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TV's Pentatonix puts on five-star a cappella performance

Published March 4, 2013 at 4:06 p.m.

I used to be in an a cappella group, and after seeing Pentatonix, the season three winners of NBC’s "The Sing Off," perform Sunday night at The Pabst Theatre, I’m glad I’m no longer in it. The Arlington, Tex. singing stars are so ridiculously talented, vocally skilled and ludicrously creative that if I was still in an a cappella group, I’d be so depressed.

As its name would suggest, Pentatonix consists of only five members – lead singer Scott Hoying, super-bassist Avi Kaplan, mega-tenor Mitch Grassi, beatboxer Kevin Olusola and Kirstie Maldonado, the lone female voice in the group (though Grassi’s voice can get preposterously high).

Though their numbers are small, the singers’ sound is still massive, able to fill the Pabst like the most amp-bursting of rock bands. Their opener – a mash-up of techno outfit Swedish House Mafia’s "Don’t You Worry Child" and "Save the World" – was an ideal way to start the night, a high-energy number that showed off the singers’ freakish vocal ranges and their intricate and unpredictable arrangements.

The zippy hybrid also gave the troupe an opportunity to use its set – a modern looking platform with two sets of stairs in the front – for some choreography and some dramatic lighting schemes. A cappella may be a brand of music emerging mostly from choir nerds – Pentatonix’s words, not mine – but that doesn’t mean its singers can’t perform like rock stars.

Pentatonix continued through its set list, a combination of covers from its winning run on "The Sing Off" and its relatively new YouTube channel. The music choices ranged from new hits, like Macklemore’s anti-brand rap anthem "Thrift Shop" and Usher’s "OMG," to old school classics, including "Video Killed the Radio Star." The latter number may be from the late ’70s, but Pentatonix still brought some new tricks, namely some vocal stuttering that sounded just like a skip on a disc.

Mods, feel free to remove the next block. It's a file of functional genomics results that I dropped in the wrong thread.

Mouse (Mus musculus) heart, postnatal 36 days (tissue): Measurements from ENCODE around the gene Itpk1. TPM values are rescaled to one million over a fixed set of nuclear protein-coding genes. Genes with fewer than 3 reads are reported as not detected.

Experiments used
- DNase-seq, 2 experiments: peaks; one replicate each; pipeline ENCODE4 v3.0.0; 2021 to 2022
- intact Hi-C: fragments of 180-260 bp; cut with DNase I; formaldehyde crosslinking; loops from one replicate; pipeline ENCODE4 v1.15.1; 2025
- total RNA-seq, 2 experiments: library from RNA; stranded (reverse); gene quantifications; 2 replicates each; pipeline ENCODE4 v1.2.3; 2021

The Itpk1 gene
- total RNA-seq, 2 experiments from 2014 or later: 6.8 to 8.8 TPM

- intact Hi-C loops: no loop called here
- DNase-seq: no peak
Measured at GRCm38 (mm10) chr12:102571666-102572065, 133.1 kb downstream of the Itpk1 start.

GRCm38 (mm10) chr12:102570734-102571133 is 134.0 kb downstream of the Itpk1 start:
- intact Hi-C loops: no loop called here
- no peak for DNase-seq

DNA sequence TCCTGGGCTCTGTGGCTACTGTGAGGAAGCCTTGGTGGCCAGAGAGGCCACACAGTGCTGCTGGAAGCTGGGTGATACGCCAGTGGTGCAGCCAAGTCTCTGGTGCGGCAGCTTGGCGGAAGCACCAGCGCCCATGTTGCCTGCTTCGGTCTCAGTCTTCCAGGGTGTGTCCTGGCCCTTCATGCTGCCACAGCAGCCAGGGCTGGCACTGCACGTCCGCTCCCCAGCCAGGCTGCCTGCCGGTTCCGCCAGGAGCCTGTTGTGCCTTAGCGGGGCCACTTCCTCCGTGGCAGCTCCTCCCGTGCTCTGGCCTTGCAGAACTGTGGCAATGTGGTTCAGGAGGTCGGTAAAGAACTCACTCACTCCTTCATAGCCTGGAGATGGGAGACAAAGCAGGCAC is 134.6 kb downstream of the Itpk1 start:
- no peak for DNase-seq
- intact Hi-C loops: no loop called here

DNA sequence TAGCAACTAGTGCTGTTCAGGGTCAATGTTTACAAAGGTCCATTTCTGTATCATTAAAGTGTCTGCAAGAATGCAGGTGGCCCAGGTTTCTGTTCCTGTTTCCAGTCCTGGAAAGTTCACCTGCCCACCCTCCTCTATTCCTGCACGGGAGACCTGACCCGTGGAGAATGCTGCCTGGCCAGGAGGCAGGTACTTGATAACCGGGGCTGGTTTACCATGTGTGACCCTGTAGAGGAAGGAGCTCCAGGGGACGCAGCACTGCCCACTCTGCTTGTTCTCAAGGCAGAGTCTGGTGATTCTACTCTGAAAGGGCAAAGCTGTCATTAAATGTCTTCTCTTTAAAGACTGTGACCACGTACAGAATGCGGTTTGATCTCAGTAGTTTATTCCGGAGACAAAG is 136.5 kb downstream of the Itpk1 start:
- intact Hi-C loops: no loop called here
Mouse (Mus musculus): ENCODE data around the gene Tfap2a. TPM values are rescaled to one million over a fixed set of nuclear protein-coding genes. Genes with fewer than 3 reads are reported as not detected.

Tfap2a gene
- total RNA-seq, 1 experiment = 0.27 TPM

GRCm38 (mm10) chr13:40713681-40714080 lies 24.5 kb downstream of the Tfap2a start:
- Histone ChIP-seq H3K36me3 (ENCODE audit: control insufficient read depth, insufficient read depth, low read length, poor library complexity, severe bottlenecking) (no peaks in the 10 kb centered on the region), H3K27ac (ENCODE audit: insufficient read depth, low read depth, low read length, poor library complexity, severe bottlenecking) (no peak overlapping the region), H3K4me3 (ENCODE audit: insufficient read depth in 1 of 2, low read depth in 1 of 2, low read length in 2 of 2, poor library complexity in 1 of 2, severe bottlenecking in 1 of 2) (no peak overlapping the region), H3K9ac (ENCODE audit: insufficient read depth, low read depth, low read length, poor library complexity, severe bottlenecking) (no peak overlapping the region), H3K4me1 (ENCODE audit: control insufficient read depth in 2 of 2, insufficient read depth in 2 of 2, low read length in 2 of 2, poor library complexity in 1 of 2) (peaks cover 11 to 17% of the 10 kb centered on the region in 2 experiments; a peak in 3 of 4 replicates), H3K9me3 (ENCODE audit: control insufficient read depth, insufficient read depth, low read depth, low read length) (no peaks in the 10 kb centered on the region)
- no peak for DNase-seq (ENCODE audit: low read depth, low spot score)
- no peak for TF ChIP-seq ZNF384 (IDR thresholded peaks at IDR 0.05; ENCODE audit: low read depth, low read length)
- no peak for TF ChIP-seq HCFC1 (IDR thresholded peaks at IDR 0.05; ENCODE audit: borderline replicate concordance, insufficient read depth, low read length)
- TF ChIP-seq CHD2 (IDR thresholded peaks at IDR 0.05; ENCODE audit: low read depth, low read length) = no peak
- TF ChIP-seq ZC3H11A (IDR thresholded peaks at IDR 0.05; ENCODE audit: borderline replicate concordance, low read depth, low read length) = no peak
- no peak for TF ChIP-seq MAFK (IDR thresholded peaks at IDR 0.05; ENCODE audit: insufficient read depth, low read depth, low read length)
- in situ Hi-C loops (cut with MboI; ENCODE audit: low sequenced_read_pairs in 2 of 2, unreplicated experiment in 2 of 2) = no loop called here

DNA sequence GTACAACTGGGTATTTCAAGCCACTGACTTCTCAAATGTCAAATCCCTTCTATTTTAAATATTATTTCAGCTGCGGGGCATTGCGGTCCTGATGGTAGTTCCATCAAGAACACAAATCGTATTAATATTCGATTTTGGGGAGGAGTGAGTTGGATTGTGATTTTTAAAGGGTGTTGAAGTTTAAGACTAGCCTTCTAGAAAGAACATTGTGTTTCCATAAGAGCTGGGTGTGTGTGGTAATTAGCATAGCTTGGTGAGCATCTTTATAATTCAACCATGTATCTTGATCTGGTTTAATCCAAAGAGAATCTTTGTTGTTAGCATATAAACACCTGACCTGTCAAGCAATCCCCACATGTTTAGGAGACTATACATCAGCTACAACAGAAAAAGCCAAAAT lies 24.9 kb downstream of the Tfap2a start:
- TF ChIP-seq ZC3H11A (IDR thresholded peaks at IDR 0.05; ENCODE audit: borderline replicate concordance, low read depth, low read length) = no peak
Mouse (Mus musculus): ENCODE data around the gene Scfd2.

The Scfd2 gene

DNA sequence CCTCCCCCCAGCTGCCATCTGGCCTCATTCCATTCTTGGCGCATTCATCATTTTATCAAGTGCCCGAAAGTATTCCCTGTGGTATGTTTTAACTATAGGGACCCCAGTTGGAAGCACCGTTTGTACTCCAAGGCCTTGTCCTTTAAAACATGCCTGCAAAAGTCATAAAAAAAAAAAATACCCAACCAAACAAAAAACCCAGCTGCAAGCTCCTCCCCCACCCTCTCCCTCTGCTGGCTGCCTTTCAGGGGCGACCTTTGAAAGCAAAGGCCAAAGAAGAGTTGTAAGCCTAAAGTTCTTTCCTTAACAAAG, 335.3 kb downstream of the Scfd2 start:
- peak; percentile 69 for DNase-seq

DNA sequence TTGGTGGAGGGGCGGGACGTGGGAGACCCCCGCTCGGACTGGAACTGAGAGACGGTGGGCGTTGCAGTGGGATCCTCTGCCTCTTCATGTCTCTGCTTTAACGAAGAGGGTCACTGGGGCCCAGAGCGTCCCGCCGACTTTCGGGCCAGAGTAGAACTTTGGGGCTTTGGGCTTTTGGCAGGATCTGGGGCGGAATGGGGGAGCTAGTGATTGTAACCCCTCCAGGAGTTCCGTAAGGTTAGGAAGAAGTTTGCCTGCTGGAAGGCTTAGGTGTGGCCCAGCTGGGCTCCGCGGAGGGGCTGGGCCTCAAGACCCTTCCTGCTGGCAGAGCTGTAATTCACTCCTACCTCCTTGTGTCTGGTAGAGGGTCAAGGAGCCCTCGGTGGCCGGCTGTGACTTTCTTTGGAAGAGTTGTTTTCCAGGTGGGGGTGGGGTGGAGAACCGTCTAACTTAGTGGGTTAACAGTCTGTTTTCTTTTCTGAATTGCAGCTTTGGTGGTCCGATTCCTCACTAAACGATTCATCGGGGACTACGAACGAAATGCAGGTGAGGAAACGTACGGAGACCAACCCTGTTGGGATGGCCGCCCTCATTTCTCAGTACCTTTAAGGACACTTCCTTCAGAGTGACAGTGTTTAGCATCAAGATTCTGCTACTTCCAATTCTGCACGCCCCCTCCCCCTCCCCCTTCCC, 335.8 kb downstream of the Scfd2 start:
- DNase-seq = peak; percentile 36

Pentatonix also tried out a few original songs, a rarity in the usually cover-based a cappella world.

Throughout the evening, individual members of the band were given the spotlight and a chance to show off their absurd vocal chops. Grassi played the role of nerd diva on stage, breaking into several Beyonce-esque poses while sporting an Ash Ketchum hat from "Pokémon," and he had the pipes to back it up, taking the lead on covers of "Telephone" and "Dog Days Are Over" with his soaring high-pitched voice.

During a glorified break for the rest of the group, beatboxer Olusola took the stage with the evening’s most surprising guest: a cello. That’s right – an actual instrument was used, as Olusola played an impressive extended cello-beatbox duet, the vocal percussionist’s original claim to fame before joining Pentatonix.

Bassist Kaplan also got a moment in the spotlight for a brief demonstration of overtone singing and a quick rendition of "Song of the Lonely Mountain" from "The Hobbit." They were impressive vocal asides, but frankly, I would’ve been satisfied simply hearing his ridiculously low, powerful voice read a phone book or imitating the Kool-Aid Man’s signature "Oh yeah!"

Maldonado was the only member of the group who didn’t get to seize the stage. Minus a few brief solos in "Starships" and "Thrift Shop," the group’s lone female was fairly silent. According to Grassi, she was suffering from a throat problem, and she could be seen battling a few coughing fits between songs near the end of the show. She never got to really take the lead during the night, but for a group so reliant on meticulously crafted harmonies and specific vocal parts, blowing her voice out with a barrage of solos was probably too much of a risk.

Luckily, the other members of Pentatonix were able to compensate, especially when it came to crowd interaction. They had a fun repartee with both each other – especially Kaplan and Olusola – and the crowd, including the night’s best moment, when they serenaded a humorously flabbergasted fan with their version of "Let’s Get It On" – brief lap dance from Kaplan included.

It’s hard to say whether some of the crowd activities – including a prolonged sing-a-long section – were planned beforehand or last minute add-ins because of Maldonado’s struggling voice.

Either way, they were amusing and added to a concert that was pretty much pitch perfect.
Tags: Pentatonix, a cappella, music, Pabst Theatre, The Sing Off, Let's Get It On, Thrift Shop, Starships
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